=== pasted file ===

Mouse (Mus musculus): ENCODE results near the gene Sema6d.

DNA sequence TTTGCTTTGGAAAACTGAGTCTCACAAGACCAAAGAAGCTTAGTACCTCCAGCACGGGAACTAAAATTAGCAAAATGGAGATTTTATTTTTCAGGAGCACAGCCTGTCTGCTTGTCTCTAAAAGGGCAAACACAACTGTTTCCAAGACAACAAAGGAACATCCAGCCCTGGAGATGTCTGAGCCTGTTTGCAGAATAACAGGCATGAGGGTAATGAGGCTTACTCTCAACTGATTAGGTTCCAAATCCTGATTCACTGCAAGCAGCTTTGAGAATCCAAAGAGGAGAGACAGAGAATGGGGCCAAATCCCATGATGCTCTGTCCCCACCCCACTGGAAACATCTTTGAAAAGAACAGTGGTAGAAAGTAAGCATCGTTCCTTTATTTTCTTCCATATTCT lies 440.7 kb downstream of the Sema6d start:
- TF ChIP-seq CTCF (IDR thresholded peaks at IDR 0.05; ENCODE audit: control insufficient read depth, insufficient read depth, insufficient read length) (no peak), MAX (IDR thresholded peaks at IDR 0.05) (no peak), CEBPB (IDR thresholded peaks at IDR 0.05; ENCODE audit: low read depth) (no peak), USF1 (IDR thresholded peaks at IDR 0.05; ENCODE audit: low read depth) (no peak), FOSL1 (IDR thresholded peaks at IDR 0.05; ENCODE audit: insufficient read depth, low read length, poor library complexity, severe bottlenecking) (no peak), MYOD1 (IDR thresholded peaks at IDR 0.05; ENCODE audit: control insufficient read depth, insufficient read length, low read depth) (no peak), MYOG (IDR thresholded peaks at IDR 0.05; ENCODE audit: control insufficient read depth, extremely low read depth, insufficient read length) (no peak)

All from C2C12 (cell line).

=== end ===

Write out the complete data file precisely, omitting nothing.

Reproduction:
Mouse (Mus musculus): ENCODE results near the gene Sema6d.

DNA sequence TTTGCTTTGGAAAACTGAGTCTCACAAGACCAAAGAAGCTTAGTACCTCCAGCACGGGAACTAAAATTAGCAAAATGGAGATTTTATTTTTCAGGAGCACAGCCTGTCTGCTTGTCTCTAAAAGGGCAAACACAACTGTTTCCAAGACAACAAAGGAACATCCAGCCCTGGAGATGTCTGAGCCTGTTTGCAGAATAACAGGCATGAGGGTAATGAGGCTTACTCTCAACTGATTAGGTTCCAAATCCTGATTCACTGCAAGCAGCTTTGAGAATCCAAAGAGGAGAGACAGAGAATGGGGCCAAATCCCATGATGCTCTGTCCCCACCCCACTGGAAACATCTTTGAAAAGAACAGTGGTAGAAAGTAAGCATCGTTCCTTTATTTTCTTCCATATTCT lies 440.7 kb downstream of the Sema6d start:
- TF ChIP-seq CTCF (IDR thresholded peaks at IDR 0.05; ENCODE audit: control insufficient read depth, insufficient read depth, insufficient read length) (no peak), MAX (IDR thresholded peaks at IDR 0.05) (no peak), CEBPB (IDR thresholded peaks at IDR 0.05; ENCODE audit: low read depth) (no peak), USF1 (IDR thresholded peaks at IDR 0.05; ENCODE audit: low read depth) (no peak), FOSL1 (IDR thresholded peaks at IDR 0.05; ENCODE audit: insufficient read depth, low read length, poor library complexity, severe bottlenecking) (no peak), MYOD1 (IDR thresholded peaks at IDR 0.05; ENCODE audit: control insufficient read depth, insufficient read length, low read depth) (no peak), MYOG (IDR thresholded peaks at IDR 0.05; ENCODE audit: control insufficient read depth, extremely low read depth, insufficient read length) (no peak)

All from C2C12 (cell line).